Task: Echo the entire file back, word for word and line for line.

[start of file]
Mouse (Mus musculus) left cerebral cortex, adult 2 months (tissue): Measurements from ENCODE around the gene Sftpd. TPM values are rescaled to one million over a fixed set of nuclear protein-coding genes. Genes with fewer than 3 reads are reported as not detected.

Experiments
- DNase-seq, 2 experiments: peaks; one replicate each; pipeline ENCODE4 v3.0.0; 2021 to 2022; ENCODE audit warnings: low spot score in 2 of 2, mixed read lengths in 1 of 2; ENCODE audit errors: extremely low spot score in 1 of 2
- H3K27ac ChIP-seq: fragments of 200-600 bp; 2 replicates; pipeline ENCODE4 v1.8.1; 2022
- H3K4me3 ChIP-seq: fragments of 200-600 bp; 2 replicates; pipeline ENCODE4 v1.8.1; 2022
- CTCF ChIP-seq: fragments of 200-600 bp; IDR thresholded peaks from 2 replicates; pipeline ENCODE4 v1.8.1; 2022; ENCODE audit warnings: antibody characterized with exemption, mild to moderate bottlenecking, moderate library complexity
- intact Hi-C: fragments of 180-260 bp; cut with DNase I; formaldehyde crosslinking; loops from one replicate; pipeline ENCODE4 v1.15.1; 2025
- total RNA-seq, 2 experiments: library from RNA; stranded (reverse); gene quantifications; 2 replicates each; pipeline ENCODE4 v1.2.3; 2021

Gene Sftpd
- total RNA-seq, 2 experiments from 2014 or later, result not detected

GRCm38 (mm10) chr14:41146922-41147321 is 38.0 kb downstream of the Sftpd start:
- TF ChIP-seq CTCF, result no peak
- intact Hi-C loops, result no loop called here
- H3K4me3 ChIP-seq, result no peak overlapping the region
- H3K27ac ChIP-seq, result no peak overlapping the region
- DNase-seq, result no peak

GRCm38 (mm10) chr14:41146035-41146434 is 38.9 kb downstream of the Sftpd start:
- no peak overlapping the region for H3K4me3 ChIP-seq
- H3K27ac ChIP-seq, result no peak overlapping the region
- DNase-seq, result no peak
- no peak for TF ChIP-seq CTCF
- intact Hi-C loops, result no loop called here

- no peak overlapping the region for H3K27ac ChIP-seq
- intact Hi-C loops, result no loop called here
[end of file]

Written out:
Mouse (Mus musculus) left cerebral cortex, adult 2 months (tissue): Measurements from ENCODE around the gene Sftpd. TPM values are rescaled to one million over a fixed set of nuclear protein-coding genes. Genes with fewer than 3 reads are reported as not detected.

Experiments
- DNase-seq, 2 experiments: peaks; one replicate each; pipeline ENCODE4 v3.0.0; 2021 to 2022; ENCODE audit warnings: low spot score in 2 of 2, mixed read lengths in 1 of 2; ENCODE audit errors: extremely low spot score in 1 of 2
- H3K27ac ChIP-seq: fragments of 200-600 bp; 2 replicates; pipeline ENCODE4 v1.8.1; 2022
- H3K4me3 ChIP-seq: fragments of 200-600 bp; 2 replicates; pipeline ENCODE4 v1.8.1; 2022
- CTCF ChIP-seq: fragments of 200-600 bp; IDR thresholded peaks from 2 replicates; pipeline ENCODE4 v1.8.1; 2022; ENCODE audit warnings: antibody characterized with exemption, mild to moderate bottlenecking, moderate library complexity
- intact Hi-C: fragments of 180-260 bp; cut with DNase I; formaldehyde crosslinking; loops from one replicate; pipeline ENCODE4 v1.15.1; 2025
- total RNA-seq, 2 experiments: library from RNA; stranded (reverse); gene quantifications; 2 replicates each; pipeline ENCODE4 v1.2.3; 2021

Gene Sftpd
- total RNA-seq, 2 experiments from 2014 or later, result not detected

GRCm38 (mm10) chr14:41146922-41147321 is 38.0 kb downstream of the Sftpd start:
- TF ChIP-seq CTCF, result no peak
- intact Hi-C loops, result no loop called here
- H3K4me3 ChIP-seq, result no peak overlapping the region
- H3K27ac ChIP-seq, result no peak overlapping the region
- DNase-seq, result no peak

GRCm38 (mm10) chr14:41146035-41146434 is 38.9 kb downstream of the Sftpd start:
- no peak overlapping the region for H3K4me3 ChIP-seq
- H3K27ac ChIP-seq, result no peak overlapping the region
- DNase-seq, result no peak
- no peak for TF ChIP-seq CTCF
- intact Hi-C loops, result no loop called here

- no peak overlapping the region for H3K27ac ChIP-seq
- intact Hi-C loops, result no loop called here